Stations: Terror

It may be a plane crashing into a tower block or a car driving through pedestrians. It may be a fanatic with a gun or a suicide vest, it may be waterboarding in a rendition centre, it may be a burning cross erected on someone’s lawn. Whatever form it takes, we’re never free of violence in the name of politics and religion and ideology.

Jesus is in the hands of the authorities, and he needs to be shown his place – or rather, everyone else needs to be shown their place. That’s what this is all about – crucifixion is the Empire’s ultimate deterrant, a public spectacle to quash rebellion. The vicious, inhumane torture received by Jesus was all part of the branding, all part of the theatre. This is tantamount to a lynching, a state-sanctioned act of terror.

There’s an issue of identity here. The violence is to demonstrate Jesus’s weakness, his impotence in the face of power. It’s intended to subvert the values of the people watching, to take control of the narrative. Jesus isn’t tortured to get a confession or to extract information, he’s tortured to stop his ideas taking hold and to demonstrate the superiority of one worldview over another.

The violence isn’t just physical – Jesus is mocked mercilessly, in an attempt to break him before death. That’s why he’s given a purple robe, a symbol of royalty. That’s why a crown of thorns is forced onto his brow, piercing in both pain and mockery. They think they’re undermining his whole message.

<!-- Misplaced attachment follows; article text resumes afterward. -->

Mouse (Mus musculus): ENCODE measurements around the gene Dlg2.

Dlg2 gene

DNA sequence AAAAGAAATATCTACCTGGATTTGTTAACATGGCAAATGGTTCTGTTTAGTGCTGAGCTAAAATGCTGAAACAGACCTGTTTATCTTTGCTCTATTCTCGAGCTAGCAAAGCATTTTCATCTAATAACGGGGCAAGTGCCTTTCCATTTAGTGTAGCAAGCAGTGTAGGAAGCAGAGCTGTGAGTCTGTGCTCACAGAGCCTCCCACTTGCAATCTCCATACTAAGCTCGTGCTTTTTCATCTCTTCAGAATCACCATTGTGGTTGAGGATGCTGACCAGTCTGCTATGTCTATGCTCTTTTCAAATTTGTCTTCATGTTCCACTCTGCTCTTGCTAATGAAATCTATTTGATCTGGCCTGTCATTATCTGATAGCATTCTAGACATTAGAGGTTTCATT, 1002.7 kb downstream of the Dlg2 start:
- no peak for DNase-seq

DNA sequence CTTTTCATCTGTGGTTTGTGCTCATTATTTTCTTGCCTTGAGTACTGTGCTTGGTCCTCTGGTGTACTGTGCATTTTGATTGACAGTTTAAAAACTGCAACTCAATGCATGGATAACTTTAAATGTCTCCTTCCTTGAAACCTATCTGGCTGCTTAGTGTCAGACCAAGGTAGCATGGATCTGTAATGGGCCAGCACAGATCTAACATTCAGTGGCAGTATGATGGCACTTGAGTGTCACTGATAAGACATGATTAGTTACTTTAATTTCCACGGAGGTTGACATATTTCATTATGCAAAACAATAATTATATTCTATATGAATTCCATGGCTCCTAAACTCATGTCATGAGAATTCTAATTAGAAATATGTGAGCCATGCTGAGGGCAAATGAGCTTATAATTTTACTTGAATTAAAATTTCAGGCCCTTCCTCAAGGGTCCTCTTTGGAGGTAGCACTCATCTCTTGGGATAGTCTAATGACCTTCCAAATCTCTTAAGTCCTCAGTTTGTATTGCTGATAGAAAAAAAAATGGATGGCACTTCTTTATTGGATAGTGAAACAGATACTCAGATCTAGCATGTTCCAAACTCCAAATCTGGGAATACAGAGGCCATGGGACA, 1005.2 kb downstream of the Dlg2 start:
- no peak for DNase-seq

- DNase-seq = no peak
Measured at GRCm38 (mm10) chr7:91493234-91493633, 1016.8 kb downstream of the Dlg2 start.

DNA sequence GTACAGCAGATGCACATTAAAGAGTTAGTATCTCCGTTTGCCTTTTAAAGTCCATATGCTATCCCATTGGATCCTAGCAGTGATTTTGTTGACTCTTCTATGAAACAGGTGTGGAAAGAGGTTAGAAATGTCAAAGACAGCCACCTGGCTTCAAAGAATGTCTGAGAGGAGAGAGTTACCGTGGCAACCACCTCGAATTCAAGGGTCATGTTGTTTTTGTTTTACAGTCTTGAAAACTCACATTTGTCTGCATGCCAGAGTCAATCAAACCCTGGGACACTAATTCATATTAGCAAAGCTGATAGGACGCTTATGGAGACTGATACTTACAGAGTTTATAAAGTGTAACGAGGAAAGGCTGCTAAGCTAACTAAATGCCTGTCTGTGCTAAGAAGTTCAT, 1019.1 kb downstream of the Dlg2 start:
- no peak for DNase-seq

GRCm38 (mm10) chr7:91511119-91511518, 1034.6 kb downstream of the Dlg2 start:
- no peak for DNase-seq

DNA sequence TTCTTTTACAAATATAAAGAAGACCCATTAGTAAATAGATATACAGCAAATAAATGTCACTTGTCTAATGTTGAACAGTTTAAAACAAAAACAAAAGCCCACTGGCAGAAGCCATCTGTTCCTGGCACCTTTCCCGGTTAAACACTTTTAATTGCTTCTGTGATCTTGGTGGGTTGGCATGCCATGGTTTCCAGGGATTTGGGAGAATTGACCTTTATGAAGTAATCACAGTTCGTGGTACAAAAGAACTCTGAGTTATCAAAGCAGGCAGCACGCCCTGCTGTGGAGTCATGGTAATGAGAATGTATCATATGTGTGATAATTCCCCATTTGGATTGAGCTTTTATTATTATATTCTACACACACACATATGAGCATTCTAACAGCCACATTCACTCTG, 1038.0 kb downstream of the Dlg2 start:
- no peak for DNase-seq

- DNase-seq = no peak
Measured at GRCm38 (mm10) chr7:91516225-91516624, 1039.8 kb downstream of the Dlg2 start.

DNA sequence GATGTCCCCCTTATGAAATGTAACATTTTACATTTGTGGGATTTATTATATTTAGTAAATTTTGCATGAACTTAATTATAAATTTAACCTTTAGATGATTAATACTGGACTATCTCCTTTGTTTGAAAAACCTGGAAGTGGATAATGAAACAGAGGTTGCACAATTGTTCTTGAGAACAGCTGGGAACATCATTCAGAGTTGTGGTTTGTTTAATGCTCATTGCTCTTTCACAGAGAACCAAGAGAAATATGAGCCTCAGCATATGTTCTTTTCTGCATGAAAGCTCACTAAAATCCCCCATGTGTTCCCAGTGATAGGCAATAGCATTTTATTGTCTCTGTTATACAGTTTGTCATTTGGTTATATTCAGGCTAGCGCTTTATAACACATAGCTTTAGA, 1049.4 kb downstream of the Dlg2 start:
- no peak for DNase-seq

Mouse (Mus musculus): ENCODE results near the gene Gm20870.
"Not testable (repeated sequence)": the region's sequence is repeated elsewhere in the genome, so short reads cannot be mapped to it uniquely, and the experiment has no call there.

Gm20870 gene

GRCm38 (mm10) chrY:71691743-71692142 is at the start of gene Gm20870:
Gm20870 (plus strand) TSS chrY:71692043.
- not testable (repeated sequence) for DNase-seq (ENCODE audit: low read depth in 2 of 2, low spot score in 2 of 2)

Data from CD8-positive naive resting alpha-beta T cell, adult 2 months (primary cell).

And yet that message endures, because the mockery points to the truth, and in doing so reveals a king who stands alongside the abused, the broken, the wounded and the terrorised. He stands not with the executioners but with the crucified, and through the mystery of the Trinity, God lies beaten, mocked, bruised and scarred and yet not beaten, healing in the heart of the agony.

As I write this, a terrorist attack has taken place in London and people have died. And there’ll be many voices shouting how to respond and about how to exercise power. And while these questions need to be asked, pause a moment: pause and remember those killed, and in the midst of those thoughts and those prayers, see Jesus alongside the bleeding, the wounded and the dying. See him there and remember how the Kingdom is shaped by its wounded King, our God-with-Scars, not by terror, not by fear, not by hatred, not by rage.

And now Jesus picks up his cross and in agony sets out upon his final walk.

The other posts in this series can be found here.

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